June 25, 2015; CNN Politics
Yesterday, NPQ published a newswire based on an editorial that speculated that it would be difficult to address the dark money issues in 501(c)(4) nonprofits this election season because of the targeting scandal of the IRS. This, of course, is not helped by the fact that the inquiry drags on and on.
Last week’s Treasury Inspector General’s update to the House Oversight and Government Reform Committee on Lois Lerner’s missing emails was unsatisfying to all parties. Early estimates of tens of thousands of possible emails being found that relate to the IRS scandal were subsequently reduced to 6,000 and ultimately to about 1,000. Meanwhile, the TIGTA’s office reported that as many as 24,000 emails may be permanently lost.
The IRS had promised for more than a year to respond fully to a subpoena and produce all Lerner emails. After a long delay, the IRS ultimately reported the emails to have been lost due to computer hardware failures. However, the TIGTA’s office later found more than 700 backup tapes (not produced by the IRS in response to the subpoena) that may have included the Lerner emails under subpoena. Almost all of the tapes had been erased and the data unrecoverable.
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The investigators’ interviews with IRS personnel discovered no willful intent to destroy evidence. The tapes were handled in accordance with IRS policy and procedures for the handling of confidential material, and the personnel involved in the destruction claimed no knowledge of the subpoenas and the potential relevance of the materials destroyed.
Democrats on the committee continue to point out that there is no evidence of political bias as a motivation for the IRS’s targeting and that there is no demonstrated link to the White House. They cite the more than 160,000 labor hours and $20 million spent by the IRS to comply with investigators’ demands as a distraction from customer service and other IRS priorities. Democrats and the Treasury investigators both complained about leaks from committee Republicans citing the early numbers of possible emails. Republicans continue to be enraged about the slow IRS response and apparent unwillingness to take the investigations seriously, despite credible evidence of IRS malfeasance that, by definition, targeted “Tea Party” and other conservative-sounding organizations in the wake of the Citizens United Supreme Court ruling in early 2010.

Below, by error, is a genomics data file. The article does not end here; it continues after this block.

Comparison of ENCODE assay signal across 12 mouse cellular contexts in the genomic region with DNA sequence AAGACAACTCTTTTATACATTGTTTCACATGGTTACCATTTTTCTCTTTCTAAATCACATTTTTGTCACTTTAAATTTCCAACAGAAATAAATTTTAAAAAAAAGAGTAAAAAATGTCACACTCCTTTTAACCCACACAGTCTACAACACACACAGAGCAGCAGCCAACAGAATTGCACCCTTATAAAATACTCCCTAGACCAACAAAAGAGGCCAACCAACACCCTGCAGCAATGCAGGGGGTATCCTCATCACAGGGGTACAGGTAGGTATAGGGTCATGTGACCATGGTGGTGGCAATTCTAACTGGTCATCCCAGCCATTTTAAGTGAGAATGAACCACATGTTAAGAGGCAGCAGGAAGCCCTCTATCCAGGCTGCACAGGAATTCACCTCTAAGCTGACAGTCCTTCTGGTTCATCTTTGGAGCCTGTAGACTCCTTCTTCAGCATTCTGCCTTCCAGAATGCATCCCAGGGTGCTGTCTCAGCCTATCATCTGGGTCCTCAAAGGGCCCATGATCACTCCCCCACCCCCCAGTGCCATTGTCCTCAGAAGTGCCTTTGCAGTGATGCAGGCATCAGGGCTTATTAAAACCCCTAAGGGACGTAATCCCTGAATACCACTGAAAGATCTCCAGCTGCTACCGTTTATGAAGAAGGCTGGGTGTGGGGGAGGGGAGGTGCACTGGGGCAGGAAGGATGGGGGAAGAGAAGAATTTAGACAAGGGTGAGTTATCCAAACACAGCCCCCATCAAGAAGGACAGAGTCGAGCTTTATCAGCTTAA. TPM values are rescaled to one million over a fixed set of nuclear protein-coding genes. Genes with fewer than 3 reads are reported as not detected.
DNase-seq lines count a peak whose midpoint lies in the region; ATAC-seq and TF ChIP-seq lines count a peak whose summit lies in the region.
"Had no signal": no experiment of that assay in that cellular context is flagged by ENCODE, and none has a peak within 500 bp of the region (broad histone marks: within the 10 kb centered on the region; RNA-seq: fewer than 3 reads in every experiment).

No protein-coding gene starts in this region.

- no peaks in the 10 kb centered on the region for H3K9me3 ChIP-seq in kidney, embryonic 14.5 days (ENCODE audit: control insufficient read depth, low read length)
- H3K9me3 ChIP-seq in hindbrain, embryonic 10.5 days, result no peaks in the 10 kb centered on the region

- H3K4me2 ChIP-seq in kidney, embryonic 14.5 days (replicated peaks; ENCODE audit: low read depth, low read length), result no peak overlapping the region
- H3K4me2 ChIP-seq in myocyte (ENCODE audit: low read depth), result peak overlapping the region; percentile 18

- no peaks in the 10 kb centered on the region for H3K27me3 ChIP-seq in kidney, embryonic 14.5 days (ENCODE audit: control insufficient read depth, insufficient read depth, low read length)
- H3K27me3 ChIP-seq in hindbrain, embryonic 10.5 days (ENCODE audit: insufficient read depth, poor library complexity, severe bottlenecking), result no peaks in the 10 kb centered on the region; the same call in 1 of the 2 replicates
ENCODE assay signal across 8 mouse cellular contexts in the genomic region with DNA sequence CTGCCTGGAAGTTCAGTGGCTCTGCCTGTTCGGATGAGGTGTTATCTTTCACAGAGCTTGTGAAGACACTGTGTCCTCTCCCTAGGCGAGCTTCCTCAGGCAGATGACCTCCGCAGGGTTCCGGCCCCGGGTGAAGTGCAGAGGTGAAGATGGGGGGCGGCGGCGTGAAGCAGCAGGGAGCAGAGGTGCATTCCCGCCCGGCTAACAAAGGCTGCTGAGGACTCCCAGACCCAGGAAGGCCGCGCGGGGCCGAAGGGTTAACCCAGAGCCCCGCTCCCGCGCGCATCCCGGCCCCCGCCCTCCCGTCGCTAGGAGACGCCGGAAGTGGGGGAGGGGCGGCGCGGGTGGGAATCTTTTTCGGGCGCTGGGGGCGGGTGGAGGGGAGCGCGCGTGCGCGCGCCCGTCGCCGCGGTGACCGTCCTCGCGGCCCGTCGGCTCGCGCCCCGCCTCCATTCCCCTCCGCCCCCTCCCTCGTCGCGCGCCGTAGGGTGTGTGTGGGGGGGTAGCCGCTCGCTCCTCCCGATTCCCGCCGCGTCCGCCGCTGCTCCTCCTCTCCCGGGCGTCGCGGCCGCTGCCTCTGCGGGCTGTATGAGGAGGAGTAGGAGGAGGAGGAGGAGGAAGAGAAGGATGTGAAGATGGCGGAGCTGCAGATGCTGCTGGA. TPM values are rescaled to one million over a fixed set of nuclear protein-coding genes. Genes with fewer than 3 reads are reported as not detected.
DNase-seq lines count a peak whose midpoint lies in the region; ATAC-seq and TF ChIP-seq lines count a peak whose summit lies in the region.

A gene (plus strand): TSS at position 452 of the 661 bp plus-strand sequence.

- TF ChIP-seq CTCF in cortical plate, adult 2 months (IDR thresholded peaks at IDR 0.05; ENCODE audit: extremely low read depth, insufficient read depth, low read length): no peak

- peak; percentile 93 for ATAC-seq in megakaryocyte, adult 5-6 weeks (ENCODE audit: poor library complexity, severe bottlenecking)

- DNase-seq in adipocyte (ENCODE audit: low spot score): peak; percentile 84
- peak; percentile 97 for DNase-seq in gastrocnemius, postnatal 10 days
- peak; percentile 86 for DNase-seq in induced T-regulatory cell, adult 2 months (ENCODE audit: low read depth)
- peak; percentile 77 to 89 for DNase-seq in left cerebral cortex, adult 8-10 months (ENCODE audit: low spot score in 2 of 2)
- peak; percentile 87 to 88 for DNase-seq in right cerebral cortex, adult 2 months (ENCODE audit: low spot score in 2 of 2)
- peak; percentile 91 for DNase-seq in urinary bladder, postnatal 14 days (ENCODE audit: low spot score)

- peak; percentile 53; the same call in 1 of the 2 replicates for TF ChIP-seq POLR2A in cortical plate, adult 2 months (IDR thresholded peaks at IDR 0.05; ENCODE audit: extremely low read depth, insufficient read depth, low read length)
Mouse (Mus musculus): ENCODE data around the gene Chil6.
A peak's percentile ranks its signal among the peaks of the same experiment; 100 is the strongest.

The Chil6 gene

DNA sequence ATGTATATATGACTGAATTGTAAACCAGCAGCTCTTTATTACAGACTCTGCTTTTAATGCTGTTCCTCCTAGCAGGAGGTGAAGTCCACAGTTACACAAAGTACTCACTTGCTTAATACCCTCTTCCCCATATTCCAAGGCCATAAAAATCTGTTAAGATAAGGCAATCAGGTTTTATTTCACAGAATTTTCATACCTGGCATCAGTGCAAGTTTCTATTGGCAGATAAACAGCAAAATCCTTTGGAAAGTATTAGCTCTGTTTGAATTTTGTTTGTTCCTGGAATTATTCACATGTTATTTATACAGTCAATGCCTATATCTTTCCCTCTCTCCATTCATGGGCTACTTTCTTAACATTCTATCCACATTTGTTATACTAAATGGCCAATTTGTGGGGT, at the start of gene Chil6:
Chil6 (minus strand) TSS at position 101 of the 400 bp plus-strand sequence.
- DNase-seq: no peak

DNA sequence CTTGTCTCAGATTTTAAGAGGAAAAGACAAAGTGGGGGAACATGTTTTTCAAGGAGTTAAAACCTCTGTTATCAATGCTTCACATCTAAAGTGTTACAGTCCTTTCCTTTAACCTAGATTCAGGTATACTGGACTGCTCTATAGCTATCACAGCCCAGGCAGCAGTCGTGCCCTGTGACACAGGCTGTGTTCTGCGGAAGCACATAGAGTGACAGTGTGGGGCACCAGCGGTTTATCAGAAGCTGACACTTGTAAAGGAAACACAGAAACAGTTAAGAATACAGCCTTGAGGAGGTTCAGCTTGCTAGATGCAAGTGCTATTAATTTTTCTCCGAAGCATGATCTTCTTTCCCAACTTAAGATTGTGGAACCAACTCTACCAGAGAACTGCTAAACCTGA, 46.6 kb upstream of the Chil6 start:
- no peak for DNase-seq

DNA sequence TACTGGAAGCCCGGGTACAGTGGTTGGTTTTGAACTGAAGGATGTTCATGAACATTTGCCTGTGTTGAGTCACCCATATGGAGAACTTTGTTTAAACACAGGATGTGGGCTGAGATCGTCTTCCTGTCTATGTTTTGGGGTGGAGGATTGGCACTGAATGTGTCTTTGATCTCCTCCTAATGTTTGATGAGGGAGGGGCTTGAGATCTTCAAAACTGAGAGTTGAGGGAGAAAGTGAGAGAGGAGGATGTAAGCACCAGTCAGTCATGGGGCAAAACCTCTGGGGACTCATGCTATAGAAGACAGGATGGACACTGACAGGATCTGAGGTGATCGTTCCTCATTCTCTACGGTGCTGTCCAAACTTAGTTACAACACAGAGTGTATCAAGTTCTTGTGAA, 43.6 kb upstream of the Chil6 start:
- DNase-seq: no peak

At the very least, the IRS’s procedures for responding to subpoenas for electronic evidence have been demonstrated to be seriously deficient. In addition, the IRS’s destruction of electronic records may violate the Federal Records Act, which mandates the archiving of all government communications under the ultimate supervision of the Archivist of the United States.
The IRS’s targeting of conservative-sounding tax-exempt organizations, first reported publicly in May 2013, prompted several simultaneous and ongoing investigations that have awaited production of subpoenaed emails to and from Lerner. Lerner was the Director of the Exempt Organizations (EO) Unit of the IRS from 2006 until being placed on unpaid administrative and ultimately retiring from the IRS in 2013. Lerner is believed to have been a key figure in the IRS scandal, based on the TIGTA’s May 2013 initial audit report and upon evidence subsequently produced.
To add more unfortunate fodder for the conspiracy theorists, there is now a link between the IRS scandal and the Congressional investigation surrounding the attack on the US Consulate in Benghazi, Libya, in 2012. Catherine Duval, the IRS attorney responsible for supervising the production of the Lerner emails, has been transferred to the State Department, where she now oversees the production of former Secretary of State Hillary Clinton’s emails to the House committee investigating Benghazi.—Michael Wyland